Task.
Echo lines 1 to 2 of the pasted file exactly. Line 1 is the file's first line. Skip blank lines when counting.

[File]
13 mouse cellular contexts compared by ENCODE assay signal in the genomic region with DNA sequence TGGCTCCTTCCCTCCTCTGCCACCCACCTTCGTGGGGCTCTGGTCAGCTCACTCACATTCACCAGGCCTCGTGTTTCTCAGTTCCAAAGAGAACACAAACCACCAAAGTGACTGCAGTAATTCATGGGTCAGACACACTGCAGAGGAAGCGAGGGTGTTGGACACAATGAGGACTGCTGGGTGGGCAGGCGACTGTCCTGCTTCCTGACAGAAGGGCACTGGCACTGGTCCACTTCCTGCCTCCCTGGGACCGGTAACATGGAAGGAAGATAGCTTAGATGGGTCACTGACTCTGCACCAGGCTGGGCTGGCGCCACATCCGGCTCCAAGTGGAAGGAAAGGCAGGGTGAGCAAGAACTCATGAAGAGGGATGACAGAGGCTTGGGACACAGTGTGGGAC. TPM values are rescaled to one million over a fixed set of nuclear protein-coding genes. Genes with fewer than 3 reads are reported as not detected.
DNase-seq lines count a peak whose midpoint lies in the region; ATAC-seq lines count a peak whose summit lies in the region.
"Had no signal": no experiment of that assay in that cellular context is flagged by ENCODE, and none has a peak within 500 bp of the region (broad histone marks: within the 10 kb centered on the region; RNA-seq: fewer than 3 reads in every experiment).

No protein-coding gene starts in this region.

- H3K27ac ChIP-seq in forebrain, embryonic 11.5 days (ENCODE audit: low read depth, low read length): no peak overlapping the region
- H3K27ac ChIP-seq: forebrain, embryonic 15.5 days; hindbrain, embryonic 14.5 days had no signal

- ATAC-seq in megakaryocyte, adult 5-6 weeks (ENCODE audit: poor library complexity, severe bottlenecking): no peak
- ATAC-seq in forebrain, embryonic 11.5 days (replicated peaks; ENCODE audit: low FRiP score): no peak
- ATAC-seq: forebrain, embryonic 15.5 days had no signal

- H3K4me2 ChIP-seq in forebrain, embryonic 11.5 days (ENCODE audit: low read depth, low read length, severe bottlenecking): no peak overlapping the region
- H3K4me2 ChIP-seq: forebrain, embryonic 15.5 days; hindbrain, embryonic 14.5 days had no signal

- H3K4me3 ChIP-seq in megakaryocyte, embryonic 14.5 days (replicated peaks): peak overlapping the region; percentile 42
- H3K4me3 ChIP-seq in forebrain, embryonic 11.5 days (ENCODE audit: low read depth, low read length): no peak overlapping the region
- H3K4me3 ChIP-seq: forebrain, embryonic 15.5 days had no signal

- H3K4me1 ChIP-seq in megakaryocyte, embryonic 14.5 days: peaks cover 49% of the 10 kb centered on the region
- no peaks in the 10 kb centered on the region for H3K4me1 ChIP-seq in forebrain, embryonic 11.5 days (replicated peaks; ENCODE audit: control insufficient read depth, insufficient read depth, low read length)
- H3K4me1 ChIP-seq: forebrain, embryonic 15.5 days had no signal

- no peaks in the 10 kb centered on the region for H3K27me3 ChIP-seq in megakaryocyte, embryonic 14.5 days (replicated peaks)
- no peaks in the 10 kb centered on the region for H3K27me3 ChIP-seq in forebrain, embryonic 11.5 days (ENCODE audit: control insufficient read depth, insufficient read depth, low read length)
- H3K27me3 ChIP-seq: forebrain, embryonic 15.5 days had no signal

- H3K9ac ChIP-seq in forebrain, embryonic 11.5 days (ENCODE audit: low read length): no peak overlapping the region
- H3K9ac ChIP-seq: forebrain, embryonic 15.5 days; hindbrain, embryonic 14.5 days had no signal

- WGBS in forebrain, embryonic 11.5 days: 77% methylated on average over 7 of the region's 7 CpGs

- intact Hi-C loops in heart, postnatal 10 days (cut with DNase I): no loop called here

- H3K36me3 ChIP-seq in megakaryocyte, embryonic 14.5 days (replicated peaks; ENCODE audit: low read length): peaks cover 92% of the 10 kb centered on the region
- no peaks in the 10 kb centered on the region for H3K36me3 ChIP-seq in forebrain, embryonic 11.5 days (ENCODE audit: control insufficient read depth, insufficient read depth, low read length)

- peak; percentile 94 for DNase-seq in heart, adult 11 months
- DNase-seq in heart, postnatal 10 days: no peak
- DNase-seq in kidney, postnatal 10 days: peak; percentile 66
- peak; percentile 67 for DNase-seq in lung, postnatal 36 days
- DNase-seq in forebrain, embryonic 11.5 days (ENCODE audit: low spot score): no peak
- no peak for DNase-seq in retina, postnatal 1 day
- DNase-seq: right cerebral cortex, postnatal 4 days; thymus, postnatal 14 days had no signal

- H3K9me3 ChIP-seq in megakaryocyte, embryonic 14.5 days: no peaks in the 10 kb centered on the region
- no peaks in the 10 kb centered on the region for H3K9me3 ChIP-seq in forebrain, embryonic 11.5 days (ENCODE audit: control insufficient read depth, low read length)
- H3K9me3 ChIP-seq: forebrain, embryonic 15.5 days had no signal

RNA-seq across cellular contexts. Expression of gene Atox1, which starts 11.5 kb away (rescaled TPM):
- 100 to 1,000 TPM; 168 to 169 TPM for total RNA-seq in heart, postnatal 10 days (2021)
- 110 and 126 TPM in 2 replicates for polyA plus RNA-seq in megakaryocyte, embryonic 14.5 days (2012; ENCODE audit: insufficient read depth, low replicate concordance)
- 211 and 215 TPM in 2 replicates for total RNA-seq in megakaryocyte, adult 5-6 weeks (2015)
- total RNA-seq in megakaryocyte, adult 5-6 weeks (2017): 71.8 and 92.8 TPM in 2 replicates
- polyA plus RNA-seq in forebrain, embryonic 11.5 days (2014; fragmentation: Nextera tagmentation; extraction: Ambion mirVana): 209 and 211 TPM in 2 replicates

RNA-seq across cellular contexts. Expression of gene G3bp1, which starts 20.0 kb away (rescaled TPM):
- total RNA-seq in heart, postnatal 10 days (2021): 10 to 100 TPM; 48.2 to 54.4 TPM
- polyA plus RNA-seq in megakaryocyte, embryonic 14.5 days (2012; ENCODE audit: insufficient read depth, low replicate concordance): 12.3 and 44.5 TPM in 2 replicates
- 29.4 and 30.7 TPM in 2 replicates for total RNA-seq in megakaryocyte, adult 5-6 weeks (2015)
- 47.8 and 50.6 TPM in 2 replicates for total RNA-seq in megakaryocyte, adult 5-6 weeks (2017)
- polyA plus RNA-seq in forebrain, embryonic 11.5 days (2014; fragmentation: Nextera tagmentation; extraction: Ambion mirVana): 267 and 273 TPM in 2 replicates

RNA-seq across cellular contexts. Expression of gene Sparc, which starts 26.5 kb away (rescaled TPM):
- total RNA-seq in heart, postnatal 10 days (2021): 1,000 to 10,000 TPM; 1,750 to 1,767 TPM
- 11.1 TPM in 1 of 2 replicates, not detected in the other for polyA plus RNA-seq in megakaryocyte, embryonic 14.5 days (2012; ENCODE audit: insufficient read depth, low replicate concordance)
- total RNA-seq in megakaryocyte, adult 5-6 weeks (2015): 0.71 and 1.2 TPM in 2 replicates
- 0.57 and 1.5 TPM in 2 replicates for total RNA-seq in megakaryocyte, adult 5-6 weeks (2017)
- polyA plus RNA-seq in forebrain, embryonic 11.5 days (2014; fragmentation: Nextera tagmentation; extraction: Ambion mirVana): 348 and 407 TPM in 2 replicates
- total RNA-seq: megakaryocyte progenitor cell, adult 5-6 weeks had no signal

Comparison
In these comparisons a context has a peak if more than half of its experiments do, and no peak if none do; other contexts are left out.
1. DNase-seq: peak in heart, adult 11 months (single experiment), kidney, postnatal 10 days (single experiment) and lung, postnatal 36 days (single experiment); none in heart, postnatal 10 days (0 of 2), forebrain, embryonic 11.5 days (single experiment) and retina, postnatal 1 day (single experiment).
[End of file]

13 mouse cellular contexts compared by ENCODE assay signal in the genomic region with DNA sequence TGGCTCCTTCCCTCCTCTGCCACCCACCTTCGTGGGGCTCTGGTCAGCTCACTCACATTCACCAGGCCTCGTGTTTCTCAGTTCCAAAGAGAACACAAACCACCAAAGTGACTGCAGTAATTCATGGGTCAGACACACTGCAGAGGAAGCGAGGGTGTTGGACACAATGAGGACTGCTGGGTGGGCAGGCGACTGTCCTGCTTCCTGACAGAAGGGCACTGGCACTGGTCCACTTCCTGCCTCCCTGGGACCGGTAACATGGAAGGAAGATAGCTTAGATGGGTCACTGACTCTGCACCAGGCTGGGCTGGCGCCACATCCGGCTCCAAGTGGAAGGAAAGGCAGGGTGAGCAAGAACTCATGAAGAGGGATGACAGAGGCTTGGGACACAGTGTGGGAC. TPM values are rescaled to one million over a fixed set of nuclear protein-coding genes. Genes with fewer than 3 reads are reported as not detected.
DNase-seq lines count a peak whose midpoint lies in the region; ATAC-seq lines count a peak whose summit lies in the region.